Injury Reserve need the proverbial hip-hop torch passed to them as they’ve made good on their promise to impress with their subtly experimental, witty self-titled debut.
Injury Reserve is a name you may have heard before, but if not, I can assure you it’ll be one you hear more of in the future. This Phoenix hip-hop trio specializes in a very specific hip-hop that’s as much for the art crowd as it is for the rabble rousers among us. A once-great rapper might refer to it as ‘sophisticated ignorance‘. In 2016, Ritchie With a T enthusiastically asked us if we want some more hits in the hook of “Oh Shit!!!“, one of the hardest joints I heard that year. With their self-titled debut album, Injury Reserve continue delivering with what will surely be one of the best hip-hop albums of the year.
Ritchie, along with fellow rapper Stepa J Groggs and producer Parker Corey, have low-key been a shot of adrenaline behind the ear of the genre with their unorthodox, forward-thinking approach without sacrificing any character or wit. Parker’s production deftly navigates off-kilter fragility, trunk-knocking harshness, and pretty much any plane of sonic existence in between that you would expect out of modern hip-hop – just done differently. Ritchie and Stepa carry unique voices that always remain distinct from one another and rap their asses off in any situation. To understand the group dynamic and tone, let’s examine a track from the album.
“Rap Song Tutorial” is way more charming than it has any right to be for an interlude. It’s a cheeky and superbly meta step-by-step process of making a rap song narrated by a sterile feminine robotic voice, letting us hear each element of the beat form (my favorite is the skittering hi-hat in the drums) and how it meshes with Ritchie’s piecemealed, relaxed, and confident verse. This experimental ‘song’ alone shows what kind of personality the trio has. They’re able to weave subtle tonal humor and playfulness into otherwise braggadocious posturing that always feels more fact than fiction regardless of how hyperbolic it seems: ‘The way I walk around, you think I invented time‘. It’s about as close as we’ll get to seeing another Rhythm Roulette episode with Parker.
I guess this is a good way to segue into “Jailbreak the Tesla” which is another highlight on the album with a similar tone. Accented by a “Tokyo Drift” percussion sample, either squealing tires or a car alarm chirp, and skull-vibrating bass, the song has what I call anti-bragging: taking a popular topic of bragging like owning a fire-ass car, but flipping it in a subversive manner. Injury Reserve aren’t swayed by the Bentleys or ‘Raris of the world, it’s all about having a ride you can hack as Ritchie puts it. Raised by the internet, indeed. This is a sentiment repeated in “Jawbreaker” which is as much a biting critique of the fashion and hypebeast crowd (complete with little shiners like ‘You a cool guy in all black, on some Anakin shit‘) as it is a declaration of superior swag (like I said, anti-bragging). Even Rico Nasty (underrated!) comes through to stunt with a solid verse.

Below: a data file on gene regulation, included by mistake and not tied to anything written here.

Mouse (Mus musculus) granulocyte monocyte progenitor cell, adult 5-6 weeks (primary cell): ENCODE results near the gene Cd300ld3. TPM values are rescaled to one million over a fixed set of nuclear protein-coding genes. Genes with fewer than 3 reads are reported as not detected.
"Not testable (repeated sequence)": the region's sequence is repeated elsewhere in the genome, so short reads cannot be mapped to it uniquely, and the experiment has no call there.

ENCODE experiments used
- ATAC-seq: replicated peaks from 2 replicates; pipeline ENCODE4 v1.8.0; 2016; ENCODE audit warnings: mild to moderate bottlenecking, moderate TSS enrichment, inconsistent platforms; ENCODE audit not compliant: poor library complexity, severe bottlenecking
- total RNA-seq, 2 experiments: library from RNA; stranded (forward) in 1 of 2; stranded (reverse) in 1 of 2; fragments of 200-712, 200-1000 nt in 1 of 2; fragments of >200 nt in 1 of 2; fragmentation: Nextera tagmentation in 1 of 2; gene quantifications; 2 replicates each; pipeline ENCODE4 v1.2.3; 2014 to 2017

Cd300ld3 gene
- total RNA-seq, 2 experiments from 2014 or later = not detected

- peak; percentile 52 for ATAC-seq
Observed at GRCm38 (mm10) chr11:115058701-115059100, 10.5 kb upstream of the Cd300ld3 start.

Injury Reserve aren’t all slappers and irreverence; they’re quite capable of being reflective and introspective, grounded even. On “What a Year It’s Been”, Stepa relents from a self-destructive lifestyle that may have cost him everything:
‘Was drinkin’ hella heavy, had no self-control
Started doubtin’ myself, had no motivation
Liquor and depression is a bad combination‘
During Stepa’s verse, the production is muted and calm, almost eerie. Likewise, Ritchie says his piece, telling what it is for him to pursue a dream, for better or worse. The beat ramps up a lot with splashy drums and a heightened pace as Ritchie goes on which gives the whole thing a triumphant feel. It’s like the trio is saying ‘what a year it’s been, but we made it, and now we’re here’. It’s a nice and genuine moment, the likes of which we’ve seen before on their previous project with “North Pole”, but this is a nice progression. If you’re a fan of this side of Injury Reserve, you’d do best to also check out “Best Spot in the House” which references those in the lives of Stepa and Ritchie who passed on entirely too soon.
The biggest triumph of Injury Reserve – in general, but also with this particular album – is how well they straddle all different realms of hip-hop. The group has an experimental edge, but they also carry themselves with an approachable ease. I mentally draw comparisons to Run The Jewels, particularly their first album, which similarly occupied that lane before becoming more mainline with subsequent releases. Injury Reserve have yet to relent any one side of their sound, placing a death grip on the safety bar that keeps them locked into the shifting, wild roller coaster of indie rap supremacy. My only real substantial complaint with this album is that JPEGMAFIA didn’t throw down a verse, instead opting to build an intro and outro for “GTFU” made from hypeman DNA and abrasive vocal effects. It works, and while this just may be another exercise in the all involved defying expectations, I just love when Peggy hops on an actual verse as he usually kills it. At least Freddie Gibbs came through with some cool flow on “Wax On”.
When all is said and done, I was right to herald Injury Reserve as the next best thing in rap years ago. Sounds like marketing schlock, but when the music is this good, all your proclamations of ‘you need to check them out!’ and ‘these guys, they’re going somewhere’ seem validated in a scene where everyone’s trying to get put on one way or another. The trio are exuberant on their self-titled album, showing an infectious, almost contradictory mix of enterprising spirit and familiarity that’s downright disarming. Deliver it all with some brevity to ensure it doesn’t wear its welcome out and you have a recipe for preeminence that could one day be traced back to once hip-hop starts taking notes.